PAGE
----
Dealing With Eyestrain

You have been sitting at your computer for hours. You have got your ergonomic workstation, so your arms and wrists do not hurt. You have got your ergonomic chair with built-in back support, so your back and shoulders do not hurt. And you have also accomplished all you set out to today. So you feel great. That is except for one thing...two actually...your eyes.

Staring at the Screen

While many forms of work can lead to eyestrain, most work-related eyestrain today relates to extended hours in front of a computer monitor called computer vision syndrome (CVS).

Our eyes are designed to constantly shift their focus between objects that are near and objects that are far away. Eyestrain can result when the eyes focus on a single, close up object for extended periods of time, exactly what working at a computer terminal usually requires.

Related symptoms include:

  • Blurred vision
  • Headaches
  • Soreness or pain in the eyeballs
  • Watering eyes
  • Dry or scratchy eyes
  • Eyelids that feel heavy
  • Fatigue
  • Neck, shoulder, or back pain

Eyeglasses May Help

How can eyestrain and its related symptoms be avoided? First, have a yearly eye exam to make sure there are no problems with your eyes. If you wear eyeglasses, especially those with bifocal or progressive lenses, you may find they are not adjusted for use on a computer screen. Talk to your eye care professional about whether or not computer glasses or executive bifocals would benefit you. These glasses are specifically designed for working at a computer monitor.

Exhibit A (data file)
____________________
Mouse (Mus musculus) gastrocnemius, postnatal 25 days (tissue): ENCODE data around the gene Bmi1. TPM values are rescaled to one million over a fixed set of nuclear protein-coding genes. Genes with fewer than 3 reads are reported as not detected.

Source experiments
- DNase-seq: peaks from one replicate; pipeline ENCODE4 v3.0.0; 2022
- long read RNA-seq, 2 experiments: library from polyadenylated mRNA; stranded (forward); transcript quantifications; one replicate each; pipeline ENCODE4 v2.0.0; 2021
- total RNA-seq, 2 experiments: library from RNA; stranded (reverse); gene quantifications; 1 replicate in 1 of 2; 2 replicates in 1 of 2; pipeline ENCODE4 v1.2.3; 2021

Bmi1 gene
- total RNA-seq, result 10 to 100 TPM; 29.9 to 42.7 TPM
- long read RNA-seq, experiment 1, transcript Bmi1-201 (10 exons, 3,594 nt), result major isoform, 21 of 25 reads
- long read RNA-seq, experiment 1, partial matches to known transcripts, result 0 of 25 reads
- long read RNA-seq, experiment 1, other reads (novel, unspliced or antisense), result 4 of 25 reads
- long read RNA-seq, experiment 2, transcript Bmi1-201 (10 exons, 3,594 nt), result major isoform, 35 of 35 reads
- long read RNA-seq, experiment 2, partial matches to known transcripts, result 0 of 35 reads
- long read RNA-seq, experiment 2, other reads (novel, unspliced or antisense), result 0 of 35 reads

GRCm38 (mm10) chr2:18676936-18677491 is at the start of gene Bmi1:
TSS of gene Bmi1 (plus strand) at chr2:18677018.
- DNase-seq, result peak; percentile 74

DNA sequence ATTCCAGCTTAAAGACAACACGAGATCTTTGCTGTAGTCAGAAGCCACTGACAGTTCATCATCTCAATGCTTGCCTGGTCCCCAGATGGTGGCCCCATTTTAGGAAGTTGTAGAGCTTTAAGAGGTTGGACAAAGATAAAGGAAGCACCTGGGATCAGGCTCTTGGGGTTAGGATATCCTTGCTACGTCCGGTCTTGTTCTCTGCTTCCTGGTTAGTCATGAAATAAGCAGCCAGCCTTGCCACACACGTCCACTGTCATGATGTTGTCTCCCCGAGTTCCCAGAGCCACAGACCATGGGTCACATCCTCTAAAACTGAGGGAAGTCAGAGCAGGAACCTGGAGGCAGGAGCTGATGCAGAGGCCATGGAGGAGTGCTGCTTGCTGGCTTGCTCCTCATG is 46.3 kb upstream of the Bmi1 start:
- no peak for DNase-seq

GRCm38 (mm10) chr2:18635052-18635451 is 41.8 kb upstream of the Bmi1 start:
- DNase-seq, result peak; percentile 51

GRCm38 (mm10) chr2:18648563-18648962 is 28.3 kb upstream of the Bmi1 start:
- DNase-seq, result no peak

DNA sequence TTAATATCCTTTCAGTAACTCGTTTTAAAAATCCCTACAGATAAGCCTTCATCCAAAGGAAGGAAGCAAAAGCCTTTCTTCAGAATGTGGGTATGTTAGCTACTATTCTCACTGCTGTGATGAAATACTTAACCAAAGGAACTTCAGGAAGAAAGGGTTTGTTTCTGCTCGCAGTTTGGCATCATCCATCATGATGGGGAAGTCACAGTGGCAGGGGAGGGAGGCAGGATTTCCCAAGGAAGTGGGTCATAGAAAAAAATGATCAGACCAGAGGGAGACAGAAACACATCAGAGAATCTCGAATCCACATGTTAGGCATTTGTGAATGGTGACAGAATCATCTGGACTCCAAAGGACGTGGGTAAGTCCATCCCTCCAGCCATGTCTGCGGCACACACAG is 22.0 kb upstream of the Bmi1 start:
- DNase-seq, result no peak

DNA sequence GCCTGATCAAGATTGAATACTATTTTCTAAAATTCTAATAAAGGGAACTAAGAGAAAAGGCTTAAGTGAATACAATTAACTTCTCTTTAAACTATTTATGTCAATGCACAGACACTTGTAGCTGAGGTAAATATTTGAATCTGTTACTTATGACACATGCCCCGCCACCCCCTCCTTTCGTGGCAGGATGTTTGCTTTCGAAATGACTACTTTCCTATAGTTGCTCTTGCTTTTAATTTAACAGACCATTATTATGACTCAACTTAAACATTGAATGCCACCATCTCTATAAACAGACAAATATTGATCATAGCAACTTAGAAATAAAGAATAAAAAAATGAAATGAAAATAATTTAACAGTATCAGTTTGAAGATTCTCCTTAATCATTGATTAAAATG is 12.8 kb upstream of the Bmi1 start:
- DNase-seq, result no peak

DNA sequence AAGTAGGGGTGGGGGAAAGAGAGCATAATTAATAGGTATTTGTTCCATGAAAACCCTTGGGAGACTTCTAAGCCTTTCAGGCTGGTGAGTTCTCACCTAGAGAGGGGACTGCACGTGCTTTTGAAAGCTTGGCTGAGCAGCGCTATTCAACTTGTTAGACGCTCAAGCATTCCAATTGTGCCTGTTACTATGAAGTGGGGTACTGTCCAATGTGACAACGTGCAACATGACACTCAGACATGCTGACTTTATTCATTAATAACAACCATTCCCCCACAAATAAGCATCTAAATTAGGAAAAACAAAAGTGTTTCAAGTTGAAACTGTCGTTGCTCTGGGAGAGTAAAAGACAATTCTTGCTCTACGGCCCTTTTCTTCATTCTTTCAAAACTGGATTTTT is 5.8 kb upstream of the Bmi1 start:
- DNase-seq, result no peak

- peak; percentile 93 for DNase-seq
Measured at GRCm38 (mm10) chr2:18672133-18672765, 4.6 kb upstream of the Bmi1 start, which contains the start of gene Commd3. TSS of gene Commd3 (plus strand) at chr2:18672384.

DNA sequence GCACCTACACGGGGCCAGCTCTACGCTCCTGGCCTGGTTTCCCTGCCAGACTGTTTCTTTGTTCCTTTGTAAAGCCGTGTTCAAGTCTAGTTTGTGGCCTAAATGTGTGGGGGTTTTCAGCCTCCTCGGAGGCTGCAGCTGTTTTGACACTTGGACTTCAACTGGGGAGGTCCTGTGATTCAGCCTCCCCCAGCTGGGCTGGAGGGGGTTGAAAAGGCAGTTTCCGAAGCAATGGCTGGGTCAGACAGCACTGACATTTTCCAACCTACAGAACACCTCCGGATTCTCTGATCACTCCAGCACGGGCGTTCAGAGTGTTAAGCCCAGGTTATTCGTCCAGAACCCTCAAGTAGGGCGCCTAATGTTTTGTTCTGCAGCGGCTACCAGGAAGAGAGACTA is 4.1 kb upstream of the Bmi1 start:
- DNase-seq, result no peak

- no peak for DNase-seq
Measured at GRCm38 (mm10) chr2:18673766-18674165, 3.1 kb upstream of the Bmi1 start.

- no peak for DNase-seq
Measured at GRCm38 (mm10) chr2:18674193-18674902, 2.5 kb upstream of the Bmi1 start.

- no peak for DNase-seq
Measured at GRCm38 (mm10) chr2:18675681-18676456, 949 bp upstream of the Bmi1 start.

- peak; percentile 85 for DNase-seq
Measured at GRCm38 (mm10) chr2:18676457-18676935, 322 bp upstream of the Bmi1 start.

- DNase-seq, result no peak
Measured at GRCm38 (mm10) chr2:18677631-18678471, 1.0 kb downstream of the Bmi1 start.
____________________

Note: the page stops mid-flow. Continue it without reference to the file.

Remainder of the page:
General Tips for Preventing Eyestrain

There are a number of steps you can take to help avert or lessen eyestrain:

  • Lighting—Make sure you have sufficient lighting at work. Avoid florescent lighting directly in your field of vision.
  • Lubrication—Blink your eyes frequently to keep them lubricated or try eye drops. You can use a lubricating artificial tear product without preservatives. If you select one with preservatives, avoid using more than 4 times a day.
  • Eye breaks—Give your eyes a break by following the 20/20/20 rule. Every 20 minutes, take your eyes away from the computer and look at something 20 feet (6 meters) away for 20 seconds. This will allow your eyes to refocus. You can also do other noncomputer-related work, like filing papers. Consider taking a walk outside or just close your eyes for a bit and relax.
  • Air quality—Dry eyes can be prevented by using a humidifier, avoiding smoke, and turning down the thermostat in your work area.
  • Massage—Massage your eyelids and the muscles over your brow, temple, and upper cheekbone. Do this once or twice a day.
  • Sun protection—If you work outdoors, wear sunglasses that provide complete UV-ray protection.
  • Rest—If the work you do involves driving a vehicle, pull over to rest your eyes at least once every 2 hours, more often if possible.

Relaxation Exercise

To help your muscles and eyes relax, try this exercise that you can do several times a day:

  1. Place your elbows on your desk.
  2. With your elbows still on your desk, turn your palms so they face upward.